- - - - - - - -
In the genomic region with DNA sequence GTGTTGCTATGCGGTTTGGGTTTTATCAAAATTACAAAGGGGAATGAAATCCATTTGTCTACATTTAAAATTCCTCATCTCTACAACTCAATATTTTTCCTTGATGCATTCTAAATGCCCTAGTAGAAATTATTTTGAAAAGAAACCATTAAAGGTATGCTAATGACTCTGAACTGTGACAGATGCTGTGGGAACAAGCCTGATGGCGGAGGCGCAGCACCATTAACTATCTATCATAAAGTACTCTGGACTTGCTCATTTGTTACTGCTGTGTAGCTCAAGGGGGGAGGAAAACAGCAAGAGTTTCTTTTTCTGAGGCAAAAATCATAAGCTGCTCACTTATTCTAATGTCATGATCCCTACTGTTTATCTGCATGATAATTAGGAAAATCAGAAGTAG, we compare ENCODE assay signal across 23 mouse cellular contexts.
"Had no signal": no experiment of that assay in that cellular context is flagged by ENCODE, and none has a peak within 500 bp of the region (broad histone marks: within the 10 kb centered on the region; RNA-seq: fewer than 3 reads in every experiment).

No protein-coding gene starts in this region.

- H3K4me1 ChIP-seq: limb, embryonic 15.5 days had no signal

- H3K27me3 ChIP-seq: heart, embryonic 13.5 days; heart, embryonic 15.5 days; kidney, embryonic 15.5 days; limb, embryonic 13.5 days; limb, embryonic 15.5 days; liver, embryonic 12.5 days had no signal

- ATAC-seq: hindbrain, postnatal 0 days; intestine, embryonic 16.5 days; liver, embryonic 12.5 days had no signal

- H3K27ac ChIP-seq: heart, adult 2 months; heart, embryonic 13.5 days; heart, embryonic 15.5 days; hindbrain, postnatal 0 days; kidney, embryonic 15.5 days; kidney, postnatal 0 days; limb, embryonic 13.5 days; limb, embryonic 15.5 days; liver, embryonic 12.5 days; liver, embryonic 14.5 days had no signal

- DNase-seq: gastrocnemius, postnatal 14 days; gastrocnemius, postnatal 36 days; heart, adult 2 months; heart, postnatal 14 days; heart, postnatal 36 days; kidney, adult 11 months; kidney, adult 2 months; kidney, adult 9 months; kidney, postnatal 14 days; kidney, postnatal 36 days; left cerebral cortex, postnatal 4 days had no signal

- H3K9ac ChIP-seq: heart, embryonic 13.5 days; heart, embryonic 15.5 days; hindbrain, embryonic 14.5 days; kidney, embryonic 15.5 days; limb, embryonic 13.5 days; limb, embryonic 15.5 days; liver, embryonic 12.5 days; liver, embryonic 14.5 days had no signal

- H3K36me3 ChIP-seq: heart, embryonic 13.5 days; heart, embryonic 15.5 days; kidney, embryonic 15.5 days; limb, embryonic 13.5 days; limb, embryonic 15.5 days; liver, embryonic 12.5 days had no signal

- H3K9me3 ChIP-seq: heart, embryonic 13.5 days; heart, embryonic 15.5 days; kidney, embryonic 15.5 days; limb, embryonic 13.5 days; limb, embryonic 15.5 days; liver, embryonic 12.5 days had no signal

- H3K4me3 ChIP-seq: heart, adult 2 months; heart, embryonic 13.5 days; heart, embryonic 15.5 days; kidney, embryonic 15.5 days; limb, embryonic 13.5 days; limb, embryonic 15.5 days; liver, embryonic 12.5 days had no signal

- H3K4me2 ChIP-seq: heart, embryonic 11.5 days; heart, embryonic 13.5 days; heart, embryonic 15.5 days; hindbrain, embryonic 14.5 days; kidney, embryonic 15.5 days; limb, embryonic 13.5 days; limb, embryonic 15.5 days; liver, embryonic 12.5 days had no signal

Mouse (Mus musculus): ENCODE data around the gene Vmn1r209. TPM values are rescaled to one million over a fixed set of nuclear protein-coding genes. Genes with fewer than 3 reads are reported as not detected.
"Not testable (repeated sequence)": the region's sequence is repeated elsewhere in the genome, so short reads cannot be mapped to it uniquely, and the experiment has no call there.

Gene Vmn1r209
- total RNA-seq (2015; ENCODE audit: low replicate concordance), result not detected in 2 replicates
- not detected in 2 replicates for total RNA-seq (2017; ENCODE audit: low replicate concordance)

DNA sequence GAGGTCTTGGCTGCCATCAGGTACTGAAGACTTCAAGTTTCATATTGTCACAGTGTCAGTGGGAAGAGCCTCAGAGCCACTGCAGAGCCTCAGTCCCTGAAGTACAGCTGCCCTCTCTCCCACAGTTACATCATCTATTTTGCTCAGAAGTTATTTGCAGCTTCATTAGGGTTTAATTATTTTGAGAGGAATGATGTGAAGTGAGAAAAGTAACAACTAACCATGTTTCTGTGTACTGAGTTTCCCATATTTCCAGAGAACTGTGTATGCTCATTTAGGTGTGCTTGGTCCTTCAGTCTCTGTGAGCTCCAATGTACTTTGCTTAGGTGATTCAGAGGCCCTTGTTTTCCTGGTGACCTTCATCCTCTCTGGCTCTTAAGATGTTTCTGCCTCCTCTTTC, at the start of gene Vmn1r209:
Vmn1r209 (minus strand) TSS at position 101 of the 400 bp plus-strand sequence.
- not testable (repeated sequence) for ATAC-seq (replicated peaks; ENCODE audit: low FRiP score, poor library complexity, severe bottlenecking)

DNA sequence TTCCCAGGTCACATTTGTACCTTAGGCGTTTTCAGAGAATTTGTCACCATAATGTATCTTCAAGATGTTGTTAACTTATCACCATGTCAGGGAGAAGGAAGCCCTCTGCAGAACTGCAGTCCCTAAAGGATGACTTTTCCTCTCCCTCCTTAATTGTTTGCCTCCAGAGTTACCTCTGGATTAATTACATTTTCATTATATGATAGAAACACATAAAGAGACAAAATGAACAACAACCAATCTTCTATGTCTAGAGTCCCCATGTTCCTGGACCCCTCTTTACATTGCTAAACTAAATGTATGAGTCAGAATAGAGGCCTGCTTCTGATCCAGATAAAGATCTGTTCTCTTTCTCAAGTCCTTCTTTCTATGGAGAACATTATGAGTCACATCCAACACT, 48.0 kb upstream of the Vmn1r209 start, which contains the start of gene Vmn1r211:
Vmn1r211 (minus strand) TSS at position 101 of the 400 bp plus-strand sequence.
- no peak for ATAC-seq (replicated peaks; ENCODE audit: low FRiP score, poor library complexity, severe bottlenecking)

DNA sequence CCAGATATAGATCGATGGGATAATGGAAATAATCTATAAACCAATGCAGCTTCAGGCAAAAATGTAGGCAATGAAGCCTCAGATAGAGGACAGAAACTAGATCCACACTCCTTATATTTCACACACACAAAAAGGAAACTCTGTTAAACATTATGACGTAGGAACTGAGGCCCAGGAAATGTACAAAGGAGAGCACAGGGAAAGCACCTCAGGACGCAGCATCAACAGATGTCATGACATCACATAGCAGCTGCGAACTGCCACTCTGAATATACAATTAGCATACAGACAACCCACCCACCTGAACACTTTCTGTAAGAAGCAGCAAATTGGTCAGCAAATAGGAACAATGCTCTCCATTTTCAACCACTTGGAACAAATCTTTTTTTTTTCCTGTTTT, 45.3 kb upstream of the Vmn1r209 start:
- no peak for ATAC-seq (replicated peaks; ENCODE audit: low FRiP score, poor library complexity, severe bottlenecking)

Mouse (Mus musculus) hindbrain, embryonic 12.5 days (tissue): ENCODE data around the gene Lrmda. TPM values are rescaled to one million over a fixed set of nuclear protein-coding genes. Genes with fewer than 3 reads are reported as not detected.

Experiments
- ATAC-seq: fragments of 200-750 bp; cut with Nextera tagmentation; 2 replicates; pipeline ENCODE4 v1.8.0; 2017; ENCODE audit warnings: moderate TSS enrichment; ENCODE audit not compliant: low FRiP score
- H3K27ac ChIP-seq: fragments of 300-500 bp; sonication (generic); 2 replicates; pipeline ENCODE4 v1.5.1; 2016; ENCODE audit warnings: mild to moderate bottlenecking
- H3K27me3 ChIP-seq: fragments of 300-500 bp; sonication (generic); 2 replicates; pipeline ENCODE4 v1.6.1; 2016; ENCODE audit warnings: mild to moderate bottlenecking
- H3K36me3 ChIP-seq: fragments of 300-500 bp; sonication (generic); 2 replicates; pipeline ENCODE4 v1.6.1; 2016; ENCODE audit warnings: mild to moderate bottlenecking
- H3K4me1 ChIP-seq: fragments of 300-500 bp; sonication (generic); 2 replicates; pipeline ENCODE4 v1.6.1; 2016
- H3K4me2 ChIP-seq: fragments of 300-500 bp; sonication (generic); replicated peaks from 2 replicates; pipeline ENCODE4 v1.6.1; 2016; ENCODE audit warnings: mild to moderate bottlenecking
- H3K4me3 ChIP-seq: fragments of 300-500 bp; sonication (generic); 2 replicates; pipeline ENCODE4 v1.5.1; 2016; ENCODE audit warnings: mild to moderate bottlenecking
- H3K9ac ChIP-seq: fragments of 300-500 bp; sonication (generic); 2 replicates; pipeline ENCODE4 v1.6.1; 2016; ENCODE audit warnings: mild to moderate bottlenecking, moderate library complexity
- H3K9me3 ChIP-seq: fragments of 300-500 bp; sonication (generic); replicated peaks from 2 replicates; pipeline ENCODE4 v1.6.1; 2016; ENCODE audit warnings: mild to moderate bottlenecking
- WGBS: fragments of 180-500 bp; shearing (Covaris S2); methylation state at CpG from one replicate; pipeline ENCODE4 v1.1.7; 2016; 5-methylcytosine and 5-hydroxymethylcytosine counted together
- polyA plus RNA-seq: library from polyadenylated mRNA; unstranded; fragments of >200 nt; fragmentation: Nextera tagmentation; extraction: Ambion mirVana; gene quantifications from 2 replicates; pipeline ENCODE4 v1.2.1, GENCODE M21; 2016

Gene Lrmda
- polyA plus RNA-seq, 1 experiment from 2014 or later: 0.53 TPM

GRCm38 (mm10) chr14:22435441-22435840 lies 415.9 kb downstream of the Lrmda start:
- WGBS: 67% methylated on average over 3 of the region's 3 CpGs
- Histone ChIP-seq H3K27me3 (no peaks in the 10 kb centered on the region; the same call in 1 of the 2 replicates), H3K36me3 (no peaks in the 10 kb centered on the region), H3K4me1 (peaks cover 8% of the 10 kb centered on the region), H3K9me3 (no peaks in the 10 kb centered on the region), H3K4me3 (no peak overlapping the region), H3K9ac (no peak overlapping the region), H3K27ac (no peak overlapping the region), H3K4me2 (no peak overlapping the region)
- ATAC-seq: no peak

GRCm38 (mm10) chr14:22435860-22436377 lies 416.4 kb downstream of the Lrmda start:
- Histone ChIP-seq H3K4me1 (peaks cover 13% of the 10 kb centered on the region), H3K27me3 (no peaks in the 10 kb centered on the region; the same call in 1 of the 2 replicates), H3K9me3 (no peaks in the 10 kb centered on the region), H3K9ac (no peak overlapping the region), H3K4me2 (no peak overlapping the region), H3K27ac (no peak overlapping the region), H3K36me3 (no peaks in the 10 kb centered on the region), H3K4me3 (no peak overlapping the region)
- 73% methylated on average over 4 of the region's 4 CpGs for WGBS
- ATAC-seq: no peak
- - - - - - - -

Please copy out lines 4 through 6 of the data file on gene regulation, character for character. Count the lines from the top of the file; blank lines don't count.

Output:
- H3K4me1 ChIP-seq: limb, embryonic 15.5 days had no signal

- H3K27me3 ChIP-seq: heart, embryonic 13.5 days; heart, embryonic 15.5 days; kidney, embryonic 15.5 days; limb, embryonic 13.5 days; limb, embryonic 15.5 days; liver, embryonic 12.5 days had no signal

- ATAC-seq: hindbrain, postnatal 0 days; intestine, embryonic 16.5 days; liver, embryonic 12.5 days had no signal